By Skip Schumacher
Operations Officer USS PUEBLO
One was killed; four were seriously injured; nine others were incapacitated.
The Pueblo "Incident" often overlooks the brutality with which the North Koreans changed the Cold War cat-and-mouse game of intelligence collection. Collectively, our military had grown complacent about the rules: push and counter-push, cajole and threaten but ultimately one side "blinks" and the game is over. Whether in the air, on the sea, or lurking in the dark corners of some third-world client country, there was an honor amongst those struggling at the margin. The game wasnít about victory; it was about intelligence data gathering, filling up the blank pages in everyoneís order of battle. Know their enemy, know his limits, and know how far he can be pushed. A game of courage and fortitude, but also judgment and wisdom and years of accumulated experience.
The North Koreans blew all of that away with their opening salvo. It wasnít a shot across the bow, or rockets screaming low across the waves. It was virtually point-blank and aimed at the pilothouse itself - the very nerve center of the command and control infrastructure of the ship. That first set of shots knocked out all of the pilothouse glass; at least one of our major antennas and caused minor if rather startling injury to many crewmen. And, it changed the rules of the game forever.
Even more, it revealed in a flash the very defenseless nature of the ship, its mission, its backup and its entire conception. With that opening shot the PUEBLOís main line of defense, the time-honored respect of the freedom of the seas, was blown away. What was left was an undefended ship with no hope of either thwarting the intentions of its hijackers or escaping to the open sea.
The PUEBLO had no armor protection whatsoever; its armaments consisted of 10 Browning semi-automatic rifles, a hand-full of .45 caliber pistols and two .50 caliber machine guns wrapped in frozen tarps on the starboard and aft rails. With these tools it was asked to fend off 4 torpedo boats, 2 submarine chasers and MiG jet aircraft. Not very good odds.
Captain Bucherís strategy was to stall for time. Time was his friend; time for the might of our military to be brought to bear; time for the crew to complete emergency destruction; time for the North Koreans to realize the foolishness of their brazen attempt to seize a U.S. Navy warship on the high seas. So time is what he sought, anyway he could.
The North Korean strategy, on the other hand, was to corral the ship closer into its own territorial waters and then board it and take possession of the ship, its crew and all of its contents. Time, too, worked against them since they knew (as did we) that our military might would arrive and that possession and control of the ship was absolutely essential. So each side had its strategy and fought to the best of its ability over that most precious of commodities: time itself.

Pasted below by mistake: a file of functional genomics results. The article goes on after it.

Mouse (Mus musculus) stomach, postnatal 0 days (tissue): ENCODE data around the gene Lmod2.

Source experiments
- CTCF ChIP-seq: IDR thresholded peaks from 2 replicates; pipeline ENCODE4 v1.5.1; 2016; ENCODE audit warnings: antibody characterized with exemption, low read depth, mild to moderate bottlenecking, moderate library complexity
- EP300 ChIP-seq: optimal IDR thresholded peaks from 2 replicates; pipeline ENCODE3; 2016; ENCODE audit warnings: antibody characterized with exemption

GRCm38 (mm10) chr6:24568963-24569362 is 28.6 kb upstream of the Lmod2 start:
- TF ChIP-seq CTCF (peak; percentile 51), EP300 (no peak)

For Bucher, of course, this meant heading for the open sea at full power. This meant 12 knots, not a speed that would allow much distancing, but a factor, never the less, since every mile he could gain to the east meant that much more time needed for the North Koreans to get the ship into port. So he maneuvered as best he could to keep the ship headed towards the open sea.
The North Koreans, of course, had the guns and the willingness to use them. Which they did, time and again. Heading to sea meant we would have to sail right into their guns and salvos, forcing us to protect life by turning. Likewise, slowing down caused them to encourage us to speed up. Finally, as they became wise to our strategy they focused on outward signs of our destruction efforts, and directed their gunfire towards those locations.
The death and serious injuries came as a result of our efforts to destroy publications and materials. And, there was no protection. The outward skin of the ship was aluminum, offering no protection at all. Machine gun bullets made small holes in the shipís exterior, and the 57mmís cut through that skin with impunity and did their damage.
Ultimately, Commander Bucherís choices were denied to him one by one. No running for the open sea, no dawdling on the trip toward Wonsan, and watch out for any signs of attempted material destruction. Add to that the loss of one man and the injuries to so many others and his choices evaporated before him.
The death and destruction to the personnel of the ship donít sound terribly severe - maybe 18 injured one way or another (although 22 Purple Hearts were awarded for injuries during the day of capture). But that was 20% of the shipís compliment, equivalent to about 1,000 men on an aircraft carrier.
The battle over time also swung heavily on the response the United States was going to take. South Korea was armed to the teeth; our Fifth Air Force was headquartered in Okinawa; Japan was home base to several squadrons; the USS Enterprise was in the Sea of Japan.
For the North Koreans, then, the clock was running out and they needed to seize the ship in a hurry, before the expected response came along. For the PUEBLO, on the other hand, the silence from our shore-based commanders was deafening. Despite excellent on-line fully encrypted teletype-based resources and prepared reports from PUEBLO, absolutely no instructions were ever received.
And so the PUEBLO was, ultimately, alone, with one dead and many injured crewmen, no indication of support or assistance, and an enemy bent on our destruction and able to inflict his will without restraint. And so the final boarding attempt was successful and the ship was boarded, seized and hi-jacked.
the PUEBLO Incident
50 Cal. machine gun on
PUEBLO in Pyongyang, NK
(note: lack of canvas tarp
or crew protection)
(2000 tourist photo in NK)
Copyright © 2010 USS PUEBLO Veteran's Association. All rights reserved.
North Korean propaganda film opening title